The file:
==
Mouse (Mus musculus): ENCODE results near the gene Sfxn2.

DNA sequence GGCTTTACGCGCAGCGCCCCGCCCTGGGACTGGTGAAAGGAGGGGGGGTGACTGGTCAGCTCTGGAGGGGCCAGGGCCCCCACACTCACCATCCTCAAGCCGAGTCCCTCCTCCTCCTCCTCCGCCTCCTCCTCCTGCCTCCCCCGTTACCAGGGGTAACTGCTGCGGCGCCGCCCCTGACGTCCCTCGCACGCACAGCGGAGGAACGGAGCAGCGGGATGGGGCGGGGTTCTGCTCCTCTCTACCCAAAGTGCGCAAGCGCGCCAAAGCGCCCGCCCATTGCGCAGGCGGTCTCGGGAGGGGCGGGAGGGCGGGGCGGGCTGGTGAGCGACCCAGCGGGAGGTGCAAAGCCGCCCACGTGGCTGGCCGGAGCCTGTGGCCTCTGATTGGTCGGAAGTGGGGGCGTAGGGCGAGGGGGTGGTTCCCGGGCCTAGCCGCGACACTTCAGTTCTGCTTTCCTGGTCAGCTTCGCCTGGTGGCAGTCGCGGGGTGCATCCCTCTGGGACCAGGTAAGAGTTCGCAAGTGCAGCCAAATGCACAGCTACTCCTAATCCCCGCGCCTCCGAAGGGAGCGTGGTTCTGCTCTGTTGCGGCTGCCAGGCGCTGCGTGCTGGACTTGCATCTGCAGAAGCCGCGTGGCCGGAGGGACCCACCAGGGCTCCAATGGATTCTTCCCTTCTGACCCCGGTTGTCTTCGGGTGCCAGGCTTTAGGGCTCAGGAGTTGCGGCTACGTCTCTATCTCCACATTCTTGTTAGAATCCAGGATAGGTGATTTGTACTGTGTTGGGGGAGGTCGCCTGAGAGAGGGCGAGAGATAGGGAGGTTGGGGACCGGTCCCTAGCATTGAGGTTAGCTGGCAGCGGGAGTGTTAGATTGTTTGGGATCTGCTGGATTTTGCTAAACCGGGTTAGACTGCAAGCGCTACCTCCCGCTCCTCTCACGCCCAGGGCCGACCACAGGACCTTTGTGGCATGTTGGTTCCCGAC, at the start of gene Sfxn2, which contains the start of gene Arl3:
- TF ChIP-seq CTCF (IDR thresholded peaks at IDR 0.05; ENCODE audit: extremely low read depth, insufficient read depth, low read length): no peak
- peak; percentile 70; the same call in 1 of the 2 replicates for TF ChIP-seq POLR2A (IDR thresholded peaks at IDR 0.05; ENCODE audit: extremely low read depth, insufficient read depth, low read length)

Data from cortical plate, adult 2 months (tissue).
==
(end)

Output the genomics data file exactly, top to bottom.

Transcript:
Mouse (Mus musculus): ENCODE results near the gene Sfxn2.

DNA sequence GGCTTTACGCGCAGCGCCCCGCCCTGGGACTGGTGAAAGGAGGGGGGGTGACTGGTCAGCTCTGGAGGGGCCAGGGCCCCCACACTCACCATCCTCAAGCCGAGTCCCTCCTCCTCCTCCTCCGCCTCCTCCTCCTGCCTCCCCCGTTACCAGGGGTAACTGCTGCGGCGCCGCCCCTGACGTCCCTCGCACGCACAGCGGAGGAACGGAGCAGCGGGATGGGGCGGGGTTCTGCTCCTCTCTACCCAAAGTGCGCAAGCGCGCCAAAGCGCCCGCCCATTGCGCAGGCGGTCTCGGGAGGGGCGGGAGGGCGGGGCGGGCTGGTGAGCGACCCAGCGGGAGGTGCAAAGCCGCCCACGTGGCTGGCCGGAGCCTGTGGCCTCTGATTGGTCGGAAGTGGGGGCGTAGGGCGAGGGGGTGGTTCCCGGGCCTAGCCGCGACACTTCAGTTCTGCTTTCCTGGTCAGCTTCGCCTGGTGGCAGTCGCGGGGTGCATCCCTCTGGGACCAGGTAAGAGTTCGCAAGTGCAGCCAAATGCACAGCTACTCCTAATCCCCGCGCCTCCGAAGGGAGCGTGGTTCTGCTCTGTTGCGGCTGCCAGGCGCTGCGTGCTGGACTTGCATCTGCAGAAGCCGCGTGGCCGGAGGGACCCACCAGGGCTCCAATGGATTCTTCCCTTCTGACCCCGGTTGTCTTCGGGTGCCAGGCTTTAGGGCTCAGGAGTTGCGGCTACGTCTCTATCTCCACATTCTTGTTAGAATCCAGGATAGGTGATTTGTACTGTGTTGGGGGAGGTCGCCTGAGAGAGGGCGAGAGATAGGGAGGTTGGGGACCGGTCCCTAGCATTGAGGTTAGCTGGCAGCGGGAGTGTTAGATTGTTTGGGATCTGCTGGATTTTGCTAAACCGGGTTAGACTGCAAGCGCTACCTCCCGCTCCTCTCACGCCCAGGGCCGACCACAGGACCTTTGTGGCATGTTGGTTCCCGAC, at the start of gene Sfxn2, which contains the start of gene Arl3:
- TF ChIP-seq CTCF (IDR thresholded peaks at IDR 0.05; ENCODE audit: extremely low read depth, insufficient read depth, low read length): no peak
- peak; percentile 70; the same call in 1 of the 2 replicates for TF ChIP-seq POLR2A (IDR thresholded peaks at IDR 0.05; ENCODE audit: extremely low read depth, insufficient read depth, low read length)

Data from cortical plate, adult 2 months (tissue).